Kev’s Column: Lights! Camera! Submissions!

Each week I publish my own Kev’s Column on-line. This week I take a look at the move to allow Cameras into the Courts:

You might have missed it, but this week saw a momentous moment for the legal profession, namely the first use of cameras in the Court of Appeal for nearly 90 years. Far from being Lights! Camera! Action! It was more Wig, Gown and methodical reasoning.

For many years we have grown used to seeing sketched pictures of court proceedings, whilst every other aspect of public life is subject to the glare of public scrutiny. Since 1925 cameras have been banned from the courts so until now the only photographic images taken of a court room scene are those featuring Edwardian Criminals like Dr Crippen, save for limited coverage of the Supreme Court since its inception in 2009.

During my legal training and time working as a Criminal Defence Paralegal I sat through many cases in both Crown and Magistrates Courts, it is safe to say most will not make fascinating viewing. A lengthy serious fraud trial that goes on for months with literally boxes of related evidence will never be primetime TV. Yet the principle for me is not how many may watch, but should they have the ability to do so?

Whilst all Courts, excluding Youth Courts, have a public gallery it is safe to say that the chances of getting a seat are fairly slim when a big case is being heard. Likewise for anyone interested in following an issue through the higher courts a stay in London whilst proceedings are on-going is unlikely to be an attractive prospect, not least given the costs.

I also believe that being able to watch court proceedings on-line or via the TV may encourage more to think of a career doing such work. When I was studying as a Sixth Former in Plymouth I had no real chance to see for real what was done in the Higher Courts. If a potential Barrister living in Devon wants to see a Crown Court trial their only option is a trip to Exeter or Plymouth and if keen to see the higher courts in action, then a stay in London is the only option. A different situation for those who live in the London and the South East for whom it is only a short tube ride to see a case.

For a student being able to hear the submissions being made by a top Barrister on a key case can not only help their studies,  but help inspire them by seeing what the future may hold. The argument that advocates may “play to the camera” is nonsense. Yes there might be the odd occasion, but it is safe to say having trained for the Bar an advocate will be only too aware of the likely reaction from a Judge to their Courtroom being viewed as a stage.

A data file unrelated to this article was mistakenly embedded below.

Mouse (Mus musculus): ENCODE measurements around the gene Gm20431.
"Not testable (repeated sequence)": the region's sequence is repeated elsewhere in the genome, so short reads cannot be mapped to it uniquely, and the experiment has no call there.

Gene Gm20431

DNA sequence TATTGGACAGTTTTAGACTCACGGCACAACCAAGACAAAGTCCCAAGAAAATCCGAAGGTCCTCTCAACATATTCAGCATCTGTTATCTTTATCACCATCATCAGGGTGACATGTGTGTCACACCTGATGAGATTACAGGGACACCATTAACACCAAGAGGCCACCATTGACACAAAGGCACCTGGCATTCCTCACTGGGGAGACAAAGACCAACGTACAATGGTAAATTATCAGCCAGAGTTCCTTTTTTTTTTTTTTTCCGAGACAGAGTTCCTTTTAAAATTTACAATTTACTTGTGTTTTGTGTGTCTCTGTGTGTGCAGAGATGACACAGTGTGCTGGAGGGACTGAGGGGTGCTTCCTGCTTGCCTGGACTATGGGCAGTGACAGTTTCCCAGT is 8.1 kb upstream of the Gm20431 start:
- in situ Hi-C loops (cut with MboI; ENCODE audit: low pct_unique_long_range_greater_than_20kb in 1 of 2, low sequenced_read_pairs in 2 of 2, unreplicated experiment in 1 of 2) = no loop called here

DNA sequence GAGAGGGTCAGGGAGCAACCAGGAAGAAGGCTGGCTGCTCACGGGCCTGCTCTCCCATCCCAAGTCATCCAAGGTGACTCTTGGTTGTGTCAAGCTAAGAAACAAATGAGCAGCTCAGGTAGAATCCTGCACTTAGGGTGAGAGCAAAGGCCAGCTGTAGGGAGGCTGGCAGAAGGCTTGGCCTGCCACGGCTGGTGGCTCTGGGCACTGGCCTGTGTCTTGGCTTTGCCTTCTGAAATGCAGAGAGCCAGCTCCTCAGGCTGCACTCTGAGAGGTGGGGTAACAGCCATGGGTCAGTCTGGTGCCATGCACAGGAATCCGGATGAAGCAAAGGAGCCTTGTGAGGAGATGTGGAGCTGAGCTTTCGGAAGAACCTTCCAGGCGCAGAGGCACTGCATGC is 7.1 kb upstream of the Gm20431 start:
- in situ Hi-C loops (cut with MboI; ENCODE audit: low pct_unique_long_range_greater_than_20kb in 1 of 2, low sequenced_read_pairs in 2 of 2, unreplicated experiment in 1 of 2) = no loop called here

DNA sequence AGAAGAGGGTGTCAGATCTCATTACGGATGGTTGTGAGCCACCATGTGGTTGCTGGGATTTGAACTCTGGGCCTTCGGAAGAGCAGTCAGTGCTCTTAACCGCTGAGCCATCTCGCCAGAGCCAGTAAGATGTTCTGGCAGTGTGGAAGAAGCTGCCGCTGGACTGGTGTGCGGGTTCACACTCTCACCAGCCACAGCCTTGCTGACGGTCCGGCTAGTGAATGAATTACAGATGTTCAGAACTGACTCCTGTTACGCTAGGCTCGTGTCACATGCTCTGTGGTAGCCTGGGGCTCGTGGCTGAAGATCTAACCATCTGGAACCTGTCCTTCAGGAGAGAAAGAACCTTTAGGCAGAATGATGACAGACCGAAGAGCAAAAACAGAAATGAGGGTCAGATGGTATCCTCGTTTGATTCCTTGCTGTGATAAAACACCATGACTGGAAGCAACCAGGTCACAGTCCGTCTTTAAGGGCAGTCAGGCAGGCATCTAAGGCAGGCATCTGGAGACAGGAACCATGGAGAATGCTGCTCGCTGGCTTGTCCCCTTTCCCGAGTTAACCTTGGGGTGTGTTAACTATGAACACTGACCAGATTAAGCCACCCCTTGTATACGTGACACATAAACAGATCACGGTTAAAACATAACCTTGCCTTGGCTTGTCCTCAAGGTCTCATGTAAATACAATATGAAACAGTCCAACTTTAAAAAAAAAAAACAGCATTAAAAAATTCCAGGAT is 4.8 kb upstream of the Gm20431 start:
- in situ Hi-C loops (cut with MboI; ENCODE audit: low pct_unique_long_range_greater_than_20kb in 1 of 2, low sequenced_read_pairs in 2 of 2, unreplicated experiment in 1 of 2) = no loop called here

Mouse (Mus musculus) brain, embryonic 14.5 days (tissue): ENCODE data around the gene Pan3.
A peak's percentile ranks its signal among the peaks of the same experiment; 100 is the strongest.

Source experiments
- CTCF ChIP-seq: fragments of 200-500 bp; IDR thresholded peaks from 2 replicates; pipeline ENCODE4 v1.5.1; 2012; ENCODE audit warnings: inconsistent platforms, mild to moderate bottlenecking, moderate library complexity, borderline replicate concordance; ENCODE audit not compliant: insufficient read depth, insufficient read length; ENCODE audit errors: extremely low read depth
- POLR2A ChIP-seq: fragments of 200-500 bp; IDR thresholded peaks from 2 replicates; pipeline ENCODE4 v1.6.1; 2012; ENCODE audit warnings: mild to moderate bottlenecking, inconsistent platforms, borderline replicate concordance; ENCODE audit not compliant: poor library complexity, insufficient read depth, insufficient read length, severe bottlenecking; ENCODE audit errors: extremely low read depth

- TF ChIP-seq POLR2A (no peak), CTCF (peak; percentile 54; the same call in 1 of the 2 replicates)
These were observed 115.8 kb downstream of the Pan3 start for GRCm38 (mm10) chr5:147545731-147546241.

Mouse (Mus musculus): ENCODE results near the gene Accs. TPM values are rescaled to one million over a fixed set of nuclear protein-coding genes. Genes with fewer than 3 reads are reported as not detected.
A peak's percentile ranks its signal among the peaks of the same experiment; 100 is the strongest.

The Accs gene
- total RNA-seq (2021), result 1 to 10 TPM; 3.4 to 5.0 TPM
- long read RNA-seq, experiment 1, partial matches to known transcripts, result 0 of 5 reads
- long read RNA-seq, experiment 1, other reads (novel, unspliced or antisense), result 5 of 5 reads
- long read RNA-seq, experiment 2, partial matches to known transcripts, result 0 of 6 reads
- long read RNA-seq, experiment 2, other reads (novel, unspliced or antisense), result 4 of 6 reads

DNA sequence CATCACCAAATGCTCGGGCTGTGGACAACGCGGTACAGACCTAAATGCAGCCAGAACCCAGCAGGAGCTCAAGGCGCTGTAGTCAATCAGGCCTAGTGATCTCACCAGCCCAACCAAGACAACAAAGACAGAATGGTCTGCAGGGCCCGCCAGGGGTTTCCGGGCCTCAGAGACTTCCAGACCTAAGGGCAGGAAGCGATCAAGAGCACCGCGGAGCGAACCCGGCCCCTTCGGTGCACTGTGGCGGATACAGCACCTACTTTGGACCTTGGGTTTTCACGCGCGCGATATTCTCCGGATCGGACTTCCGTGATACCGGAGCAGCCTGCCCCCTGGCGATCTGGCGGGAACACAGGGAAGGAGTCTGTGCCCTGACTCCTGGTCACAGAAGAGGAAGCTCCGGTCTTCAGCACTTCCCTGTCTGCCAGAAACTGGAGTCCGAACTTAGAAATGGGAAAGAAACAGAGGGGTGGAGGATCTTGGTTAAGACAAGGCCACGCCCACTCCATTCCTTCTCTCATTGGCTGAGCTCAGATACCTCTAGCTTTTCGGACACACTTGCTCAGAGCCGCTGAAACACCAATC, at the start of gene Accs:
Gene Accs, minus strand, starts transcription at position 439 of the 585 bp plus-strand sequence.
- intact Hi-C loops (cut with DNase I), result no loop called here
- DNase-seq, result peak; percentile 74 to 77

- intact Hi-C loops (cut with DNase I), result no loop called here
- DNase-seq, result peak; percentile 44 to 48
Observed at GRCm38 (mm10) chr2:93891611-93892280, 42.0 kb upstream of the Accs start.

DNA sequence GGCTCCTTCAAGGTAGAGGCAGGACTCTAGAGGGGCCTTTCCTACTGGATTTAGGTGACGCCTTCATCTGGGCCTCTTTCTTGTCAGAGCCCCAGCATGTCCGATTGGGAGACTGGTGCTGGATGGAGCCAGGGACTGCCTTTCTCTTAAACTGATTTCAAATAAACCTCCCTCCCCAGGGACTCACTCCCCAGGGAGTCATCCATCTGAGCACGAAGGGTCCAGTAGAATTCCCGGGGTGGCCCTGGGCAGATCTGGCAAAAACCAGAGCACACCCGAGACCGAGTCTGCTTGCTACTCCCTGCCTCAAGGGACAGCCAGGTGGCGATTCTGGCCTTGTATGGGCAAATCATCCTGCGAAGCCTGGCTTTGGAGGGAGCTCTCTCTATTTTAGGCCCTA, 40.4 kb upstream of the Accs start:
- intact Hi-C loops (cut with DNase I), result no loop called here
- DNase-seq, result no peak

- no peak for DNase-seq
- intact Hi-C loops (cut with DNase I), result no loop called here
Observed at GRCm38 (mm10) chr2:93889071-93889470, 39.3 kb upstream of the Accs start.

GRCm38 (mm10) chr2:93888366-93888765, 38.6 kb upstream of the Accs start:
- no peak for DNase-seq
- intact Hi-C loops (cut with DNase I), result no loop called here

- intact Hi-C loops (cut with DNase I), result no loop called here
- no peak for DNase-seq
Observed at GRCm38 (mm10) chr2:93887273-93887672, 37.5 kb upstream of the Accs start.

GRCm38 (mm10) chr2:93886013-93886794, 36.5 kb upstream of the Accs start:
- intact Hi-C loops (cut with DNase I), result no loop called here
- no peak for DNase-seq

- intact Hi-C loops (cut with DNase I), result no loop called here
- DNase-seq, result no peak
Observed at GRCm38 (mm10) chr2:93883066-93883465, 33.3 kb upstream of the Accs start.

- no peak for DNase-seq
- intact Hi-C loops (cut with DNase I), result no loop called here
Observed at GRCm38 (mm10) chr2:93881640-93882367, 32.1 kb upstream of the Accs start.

There will be cases or times when it would be highly inappropriate for cameras to be allowed, such as those involving child witnesses or some offences where broadcasting the details of what happened would be a humiliation for a victim who has already shown huge bravery by coming forward to give evidence. Yet these issues are best handled by the Judge presiding over the case, rather than blanket bans. In the United States, where Courtroom Battles have been televised for decades, there are clear powers to remove cameras if they are interfering with the process and some things, like the faces of the jury, cannot be shown.

Finally live broadcasts of court proceedings mean people can see justice in action, not just read or hear about it through the prism of the media. On many occasions a lengthy and detailed session in court is boiled down to a few sound bites and on occasions presented to suit a particular perspective.  There is also the growing reality that many newspapers no longer have the resources to send a specialist Court Reporter to trials on a daily basis, so a report on proceedings may be based on literally only hearing the sentence or final verdict and be delivered by a reporter who attends court on an infrequent basis.

 

The ability to see for yourself what happens in our justice system is vital and one that will only help promote greater understanding of the law, vital in a democracy where all citizens elect those who make it. The fears of those who have opposed it till now will prove to be unfounded.